Definition Weakness means decreased muscle strength. Paralysis means severe loss of strength. The child can't move a part of the body. Fatigue means feeling very tired and needing extra rest. Muscle strength is normal. Symptoms of Weakness (loss of strength) True weakness always interferes with function. Once a child is walking, weakness is seen more in the legs than the arms. Reason: muscle strength is needed for normal walking. Leg Weakness. This is what you will see. Examples: trouble standing, walking, climbing stairs, getting off the floor, running and jumping. If severe, the child can't stand or walk. Arm Weakness. This is what you will see. Examples: trouble feeding one's self, writing/drawing/typing, combing or washing the hair. Other children have trouble lifting objects above the head, turning door knobs or buttoning shirts. If the weakness is severe, the child starts dropping objects. Face Weakness. Weak face muscles cause droopy eyelids or trouble moving the eyes. A droopy face or crooked smile may also occur. You might notice trouble sucking, swallowing or speaking. Weakness in Babies. In infants not yet walking, you will see the loss of motor milestones (loss of normal development). These include new trouble turning over, sitting, crawling, and pulling up. In the early months, you will see the loss of head support, reaching or kicking. A weak cry or suck also may be seen. Causes of New Onset Muscle Weakness Most causes of new onset muscle weakness are serious. True weakness points to diseases of the spinal cord or its nerves. Nerves carry messages from the spinal cord to the muscles in the arms and legs. Diseases that cause muscle weakness are very rare. Most children with new onset weakness need special tests to make the right diagnosis. If the weakness gets worse, most children need to be admitted to the hospital. Specific Causes of New Onset Muscle Weakness Polio. A severe spinal cord disease that causes paralysis. It is prevented by the polio virus vaccine. Polio is almost wiped out in the entire world. There have been no cases in the US since 1979. Now, it only occurs in 2 countries. Acute Flaccid Myelitis (AFM). A rare infection of the spinal cord. It acts like polio did. It causes sudden onset of arm or leg weakness in one or more places. The main cause has been an enterovirus. There has been a rise in cases since 2014. West Nile Virus myelitis. See the Mosquito Bite care guide for details. Also acts like polio did. Guillain-Barre syndrome. A severe nerve weakness that starts in the feet and moves up the body over several days. It affects the same parts on both sides of the body. It can follow some viral infections. Tick paralysis. A rare problem from a tick that has been attached for 5 or more days. Often it is hidden in the hair. Once the tick is removed, the weakness clears. It takes a few hours to a day. Poisoning. Some types of poisoning can cause weakness, often with confusion. Viral myositis. Muscle pain in the leg muscles is seen with some viral infections, such as influenza. The pain can make some children not want to walk. This is different than weakness. The muscle pain lasts a few days to a week. When To Call Call 911 Now Hard to wake up or to keep awake. Exception: child needs normal sleep. Awake but can't move Trouble breathing or slow, weak breathing Followed a head or neck injury You think your child has a life-threatening emergency Go to ER Now Can't stand or walk Confused or not alert when awake Doesn't make eye contact or respond when awake Crooked smile (weakness of 1 side of the face) Not able to pass urine Stiff neck (can't touch chin to chest) Severe headache Call Doctor or Seek Care Now All other children with new onset of weakness New onset of unsteady walking Your child looks or acts very sick You think your child needs to be seen, and the problem is urgent Call Doctor Within 24 Hours Weakness is a chronic problem and getting worse Fever present more than 3 days with fatigue (tires easily but no weakness) You think your child needs to be seen, but the problem is not urgent Call Doctor During Office Hours Weakness is a chronic problem and not getting worse Fatigue (tires easily but no weakness) lasts more than 2 weeks Delays in motor development (sitting, crawling, walking) You have other questions or concerns Self Care at Home Normal fatigue during a short-term illness (tires easily and needs more rest, but no true weakness) Normal fatigue after hard work or sports Care Advice What You Should Know About Normal Fatigue (feeling very tired) When Sick: Children who are sick are often less active. They become easily tired and need extra rest. They take extra naps and sleep longer hours for many days. As long as your child is alert when awake, extra sleeping is normal. This is different than the normal fatigue from exercise. Examples are a soccer game, manual labor or a long hike. This type of fatigue does not last long. It responds to a good night's sleep. Sick children also are less hungry for meals but like to drink fluids. As long as they stay hydrated, this is normal. Here is some care advice that should help. Trust Your Child to Choose the Right Activity Level: When they are awake, most sick kids want to watch TV. Some want to play with their toys. A few may want to play outside. That's also fine. If they are feeling badly, they may just want to rest. They may prefer to stay in bed or on the sofa for a day or two. As long as they are alert and able to walk normally, this is normal. Avoid Trying to Force Bed Rest When Awake: Most children sleep extra hours when they are sick with any infection. Their body tells them how much sleep they need. Getting enough sleep helps them fight the infection. Let them choose the amount. Trying to force extra bed rest is not helpful for common childhood illness. It doesn't reduce symptoms. It doesn't help the body heal faster. It doesn't shorten how long the illness lasts. It doesn't prevent complications. Bed rest also can't be enforced in children who don't want it. An old myth was that sick children must stay in bed until their fever is gone. This is not true. Return to School: Your child can go back to school after the fever is gone and the fatigue is mild. Your child should also feel well enough to join in normal activities. What to Expect: Being very tired during the first 2 or 3 days of an infection is normal. Energy is often back to normal within 7 days. After a major sickness like mono, it may take 2 weeks. Call Your Doctor If: Weakness (loss of muscle strength) occurs Fever lasts more than 3 days Extra sleepiness lasts more than 1 week Fatigue (very tired) lasts more than 2 weeks You think your child needs to be seen Your child becomes worse And remember, contact your doctor if your child develops any of the 'Call Your Doctor' symptoms.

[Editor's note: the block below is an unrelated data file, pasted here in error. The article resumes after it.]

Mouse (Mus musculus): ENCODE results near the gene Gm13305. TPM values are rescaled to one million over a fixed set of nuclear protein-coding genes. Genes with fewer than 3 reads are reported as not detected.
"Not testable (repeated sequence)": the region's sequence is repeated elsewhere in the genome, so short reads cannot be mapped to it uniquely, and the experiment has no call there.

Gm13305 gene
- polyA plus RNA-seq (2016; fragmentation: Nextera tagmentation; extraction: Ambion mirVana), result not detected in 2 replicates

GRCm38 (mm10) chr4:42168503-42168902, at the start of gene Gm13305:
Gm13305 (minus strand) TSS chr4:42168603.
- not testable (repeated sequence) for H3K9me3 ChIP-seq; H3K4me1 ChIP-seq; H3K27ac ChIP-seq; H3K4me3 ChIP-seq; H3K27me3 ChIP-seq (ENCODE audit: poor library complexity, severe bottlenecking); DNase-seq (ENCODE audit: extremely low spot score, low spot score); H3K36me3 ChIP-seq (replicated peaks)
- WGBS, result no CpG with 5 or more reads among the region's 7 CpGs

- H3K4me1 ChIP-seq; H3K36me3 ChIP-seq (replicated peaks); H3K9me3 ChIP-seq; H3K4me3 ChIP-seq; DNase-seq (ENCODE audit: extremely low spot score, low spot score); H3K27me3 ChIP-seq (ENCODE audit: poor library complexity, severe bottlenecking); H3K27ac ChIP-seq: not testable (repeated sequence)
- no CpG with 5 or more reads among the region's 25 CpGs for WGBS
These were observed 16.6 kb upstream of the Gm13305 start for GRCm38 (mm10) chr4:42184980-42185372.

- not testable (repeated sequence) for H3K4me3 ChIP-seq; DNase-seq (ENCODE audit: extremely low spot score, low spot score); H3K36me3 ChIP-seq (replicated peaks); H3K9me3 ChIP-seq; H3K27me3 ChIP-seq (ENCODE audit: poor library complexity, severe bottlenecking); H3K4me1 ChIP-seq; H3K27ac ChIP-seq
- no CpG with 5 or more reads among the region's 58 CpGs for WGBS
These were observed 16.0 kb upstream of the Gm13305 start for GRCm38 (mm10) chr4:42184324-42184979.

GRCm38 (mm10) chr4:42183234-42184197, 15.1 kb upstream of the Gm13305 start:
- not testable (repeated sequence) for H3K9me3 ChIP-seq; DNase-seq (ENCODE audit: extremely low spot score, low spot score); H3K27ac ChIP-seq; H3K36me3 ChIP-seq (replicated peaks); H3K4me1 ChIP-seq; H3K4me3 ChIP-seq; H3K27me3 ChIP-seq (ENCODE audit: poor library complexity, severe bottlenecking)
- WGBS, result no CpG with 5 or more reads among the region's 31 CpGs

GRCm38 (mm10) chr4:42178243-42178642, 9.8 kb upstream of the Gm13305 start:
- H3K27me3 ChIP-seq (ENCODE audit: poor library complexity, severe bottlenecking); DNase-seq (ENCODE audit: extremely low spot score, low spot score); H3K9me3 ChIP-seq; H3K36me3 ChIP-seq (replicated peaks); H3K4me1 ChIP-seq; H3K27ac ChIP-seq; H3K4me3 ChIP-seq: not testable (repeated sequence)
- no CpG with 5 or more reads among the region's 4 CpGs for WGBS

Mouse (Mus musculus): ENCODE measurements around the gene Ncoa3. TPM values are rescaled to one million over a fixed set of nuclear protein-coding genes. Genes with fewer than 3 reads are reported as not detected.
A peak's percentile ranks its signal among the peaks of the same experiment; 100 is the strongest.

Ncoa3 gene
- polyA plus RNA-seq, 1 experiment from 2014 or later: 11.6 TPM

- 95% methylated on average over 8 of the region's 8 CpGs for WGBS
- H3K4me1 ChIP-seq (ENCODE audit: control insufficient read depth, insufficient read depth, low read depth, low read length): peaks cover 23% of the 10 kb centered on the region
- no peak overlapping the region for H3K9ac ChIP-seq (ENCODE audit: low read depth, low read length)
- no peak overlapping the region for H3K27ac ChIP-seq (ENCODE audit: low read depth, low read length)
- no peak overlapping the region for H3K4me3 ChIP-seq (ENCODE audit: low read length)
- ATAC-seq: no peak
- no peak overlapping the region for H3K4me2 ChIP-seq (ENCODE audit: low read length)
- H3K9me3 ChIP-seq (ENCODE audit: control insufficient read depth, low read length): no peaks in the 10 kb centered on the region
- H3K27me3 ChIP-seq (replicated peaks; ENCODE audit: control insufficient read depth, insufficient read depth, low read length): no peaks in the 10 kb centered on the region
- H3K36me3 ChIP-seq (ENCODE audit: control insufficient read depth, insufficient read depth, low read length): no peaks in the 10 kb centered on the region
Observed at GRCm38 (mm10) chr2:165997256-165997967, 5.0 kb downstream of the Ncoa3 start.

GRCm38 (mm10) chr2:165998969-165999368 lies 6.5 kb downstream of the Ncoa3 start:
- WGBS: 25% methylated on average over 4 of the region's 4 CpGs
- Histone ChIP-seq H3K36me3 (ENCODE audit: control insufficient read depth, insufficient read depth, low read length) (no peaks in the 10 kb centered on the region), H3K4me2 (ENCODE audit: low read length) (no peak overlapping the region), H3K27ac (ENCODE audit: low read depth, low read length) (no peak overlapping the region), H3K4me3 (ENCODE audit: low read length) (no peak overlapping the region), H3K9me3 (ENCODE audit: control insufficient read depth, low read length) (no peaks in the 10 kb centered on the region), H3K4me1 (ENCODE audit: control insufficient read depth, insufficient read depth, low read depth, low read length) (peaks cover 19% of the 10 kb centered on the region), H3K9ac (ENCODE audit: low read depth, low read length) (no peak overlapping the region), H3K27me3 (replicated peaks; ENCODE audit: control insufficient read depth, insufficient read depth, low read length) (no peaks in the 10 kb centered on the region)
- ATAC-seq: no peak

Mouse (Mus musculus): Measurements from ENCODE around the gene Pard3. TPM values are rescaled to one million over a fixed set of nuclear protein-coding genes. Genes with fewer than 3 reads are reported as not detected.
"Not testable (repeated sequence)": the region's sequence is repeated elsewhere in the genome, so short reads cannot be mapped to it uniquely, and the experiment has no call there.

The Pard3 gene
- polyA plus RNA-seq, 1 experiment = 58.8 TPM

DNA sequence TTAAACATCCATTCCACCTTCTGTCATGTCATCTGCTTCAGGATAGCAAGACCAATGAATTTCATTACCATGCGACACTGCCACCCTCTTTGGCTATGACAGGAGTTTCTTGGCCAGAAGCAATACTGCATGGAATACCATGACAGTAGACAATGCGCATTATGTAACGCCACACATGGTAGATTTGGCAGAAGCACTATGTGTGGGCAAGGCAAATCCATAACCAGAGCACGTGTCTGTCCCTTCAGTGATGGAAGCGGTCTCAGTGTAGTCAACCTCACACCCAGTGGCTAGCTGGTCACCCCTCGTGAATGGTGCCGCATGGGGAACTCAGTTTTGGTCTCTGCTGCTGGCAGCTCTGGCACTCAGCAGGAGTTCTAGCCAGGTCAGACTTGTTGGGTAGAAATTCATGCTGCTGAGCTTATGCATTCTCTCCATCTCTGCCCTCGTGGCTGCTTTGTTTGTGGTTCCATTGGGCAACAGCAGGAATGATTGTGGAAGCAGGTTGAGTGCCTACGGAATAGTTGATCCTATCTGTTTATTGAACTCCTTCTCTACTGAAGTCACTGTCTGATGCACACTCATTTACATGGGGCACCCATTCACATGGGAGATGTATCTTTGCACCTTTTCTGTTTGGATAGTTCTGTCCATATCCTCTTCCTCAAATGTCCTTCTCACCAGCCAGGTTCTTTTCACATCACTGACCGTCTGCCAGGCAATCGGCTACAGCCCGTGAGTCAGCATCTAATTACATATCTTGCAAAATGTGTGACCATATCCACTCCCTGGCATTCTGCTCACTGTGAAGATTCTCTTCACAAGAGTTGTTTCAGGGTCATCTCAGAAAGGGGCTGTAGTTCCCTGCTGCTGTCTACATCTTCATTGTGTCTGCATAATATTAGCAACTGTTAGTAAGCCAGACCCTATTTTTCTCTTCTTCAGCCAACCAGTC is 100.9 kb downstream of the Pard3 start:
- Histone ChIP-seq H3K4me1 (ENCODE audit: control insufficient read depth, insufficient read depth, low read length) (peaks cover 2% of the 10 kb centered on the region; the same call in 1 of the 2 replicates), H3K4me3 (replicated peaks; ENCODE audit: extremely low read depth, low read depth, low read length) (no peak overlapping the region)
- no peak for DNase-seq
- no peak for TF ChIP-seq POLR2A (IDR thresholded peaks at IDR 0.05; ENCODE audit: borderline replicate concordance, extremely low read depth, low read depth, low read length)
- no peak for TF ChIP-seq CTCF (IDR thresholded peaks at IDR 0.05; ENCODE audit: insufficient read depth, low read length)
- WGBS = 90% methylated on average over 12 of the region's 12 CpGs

Legs